In the quarter-finals, Argentina went ahead 1–0 against hosts Germany, but shortly before the end of the match, Germany equalized through a Miroslav Klose header. Germany would go on to win on penalties, sending Argentina out of the tournament. Pékerman made defensive substitutions, including taking off Juan Román Riquelme for Esteban Cambiasso, and after the loss, announced his resignation. Argentine Football Association (AFA) President Julio Grondona tried to dissuade Pékerman from leaving, but it was later announced that Alfio Basile, who had previously coached Argentina during the 1994 World Cup, would replace him as coach.

Post-World Cup[edit]

On 30 May 2007, Pékerman resumed his coaching career, taking up the position of head coach of Club Toluca in Mexico, replacing fellow Argentine Américo Gallego. At the end of the Clausura 2008 tournament, he was replaced by José Manuel de la Torre.

On 23 February 2009, Pékerman was appointed as the head coach of UANL Tigres after the sacking of Manuel Lapuente following a series of bad results. After the end of Clausura 2009, however, he was terminated and replaced by Daniel Guzmán.

In July 2010, it had been reported that Pékerman was in serious talks with the Australian national team, as well as talks with the Japanese national team about taking over the role as senior manager following the resignation of the respective coaches from each nation.

2014 World Cup cycle and becoming coach of Colombia[edit]

In January 2012, Pékerman became the new coach of the Colombian national team, replacing ousted coach Leonel Álvarez. Pékerman was the third coach of the Colombian team during the South American World Cup qualifiers; before Álvarez, Hernán Darío Gómez was at the helm. For his first match, a friendly against Mexico, Pékerman impressed, with the Colombians completely taking control of the friendly in an eventual 2–0 victory. In his first qualifying match for the 2014 World Cup, a struggling Colombia managed to win 0–1 over Peru in Lima. Pékerman, however, was criticized for using a long-range style of play rather than a close midfield passing control. This resulted in a weak Colombian side that lost to Ecuador 1–0 away from home, his first loss.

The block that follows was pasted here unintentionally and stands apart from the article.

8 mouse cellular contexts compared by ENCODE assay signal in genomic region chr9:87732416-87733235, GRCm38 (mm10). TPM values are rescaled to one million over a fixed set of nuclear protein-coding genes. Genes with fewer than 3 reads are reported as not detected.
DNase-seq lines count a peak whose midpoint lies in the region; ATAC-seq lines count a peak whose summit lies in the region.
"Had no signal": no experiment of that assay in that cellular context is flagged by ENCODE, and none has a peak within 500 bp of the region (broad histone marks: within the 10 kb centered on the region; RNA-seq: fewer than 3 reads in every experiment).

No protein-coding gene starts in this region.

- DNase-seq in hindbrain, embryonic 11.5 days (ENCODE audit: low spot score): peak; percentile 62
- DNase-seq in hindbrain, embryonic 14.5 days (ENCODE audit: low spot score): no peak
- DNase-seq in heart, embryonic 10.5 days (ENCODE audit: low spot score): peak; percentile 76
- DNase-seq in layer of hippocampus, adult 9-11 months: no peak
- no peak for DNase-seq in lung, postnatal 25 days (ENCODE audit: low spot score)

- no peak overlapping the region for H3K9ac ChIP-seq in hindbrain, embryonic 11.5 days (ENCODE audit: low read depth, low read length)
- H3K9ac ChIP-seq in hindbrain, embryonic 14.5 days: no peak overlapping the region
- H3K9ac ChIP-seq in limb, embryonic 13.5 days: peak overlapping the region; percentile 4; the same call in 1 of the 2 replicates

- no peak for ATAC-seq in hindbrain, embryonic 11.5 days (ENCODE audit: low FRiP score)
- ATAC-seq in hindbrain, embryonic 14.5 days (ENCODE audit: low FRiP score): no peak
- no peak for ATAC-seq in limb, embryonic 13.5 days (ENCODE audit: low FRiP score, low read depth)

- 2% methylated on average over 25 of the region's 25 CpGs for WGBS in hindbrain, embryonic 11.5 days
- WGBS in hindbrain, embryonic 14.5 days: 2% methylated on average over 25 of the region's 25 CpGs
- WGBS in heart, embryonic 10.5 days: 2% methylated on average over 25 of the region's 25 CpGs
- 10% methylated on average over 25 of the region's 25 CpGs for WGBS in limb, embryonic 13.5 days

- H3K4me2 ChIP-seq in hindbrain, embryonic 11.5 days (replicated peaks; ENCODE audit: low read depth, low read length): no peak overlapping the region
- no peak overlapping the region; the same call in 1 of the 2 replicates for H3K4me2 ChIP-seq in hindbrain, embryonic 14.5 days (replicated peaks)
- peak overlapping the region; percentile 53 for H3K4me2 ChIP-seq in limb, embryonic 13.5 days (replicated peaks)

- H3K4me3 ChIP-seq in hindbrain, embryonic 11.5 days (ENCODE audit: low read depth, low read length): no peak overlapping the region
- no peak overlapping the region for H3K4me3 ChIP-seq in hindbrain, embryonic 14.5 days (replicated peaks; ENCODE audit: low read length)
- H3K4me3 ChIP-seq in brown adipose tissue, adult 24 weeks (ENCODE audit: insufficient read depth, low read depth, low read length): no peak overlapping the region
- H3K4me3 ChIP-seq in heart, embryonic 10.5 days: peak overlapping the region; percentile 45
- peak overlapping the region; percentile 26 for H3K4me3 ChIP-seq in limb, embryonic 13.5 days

In his home debut, Pékerman orchestrated an astonishing comeback as Colombia demolished 2011 Copa América champions Uruguay 4–0 in the seventh round of World Cup qualifiers. Under his direction, Colombia also won 1–3 away over Chile and 2–0 over Paraguay at home in Barranquilla. A few days later, Pékerman experimented without many star players such as Radamel Falcao and James Rodríguez against Cameroon, resulting in a comfortable 3–0 home victory. For the last match of 2012, Colombia drew 2014 World Cup hosts Brazil 1–1 despite missing two of the squad's star players.

In the opening match of 2013, Pékerman experimented yet again, this time against a weak Guatemala side; he used only substitutes in a 4–1 victory, opting not to deploy senior stars, including Radamel Falcao. During the next round of qualifiers, Pékerman continued with the promising 4–2–2–2 formation that facilitated Colombia's comfortable defeat of Bolivia in a 5–0 home victory. Pékerman, however, decided to use a different formation in the match, 4–4–1–1, which led to a shocking 1–0 away loss to neighbours Venezuela. He was heavily criticized for experimenting with his side's formation, a loss that took the nation from second to third place in the qualifiying table. In the match against his home nation Argentina, Pékerman changed the lineup and formation to better "deal" with the South American giants, which led to a hard-fought 0–0 draw. Despite this, Pékerman was again questioned with his lineup choices.[2]

After Colombia qualified for the 2014 World Cup after a 3–3 home draw against Chile, Pékerman expressed his joy for helping Colombia return to the world cup for the first time in 16 years, considering it to be "one of the greatest joys in his life."[3] Following Colombia's qualification, Pékerman received Colombian citizenship from Juan Manuel Santos, the president of Colombia.[4]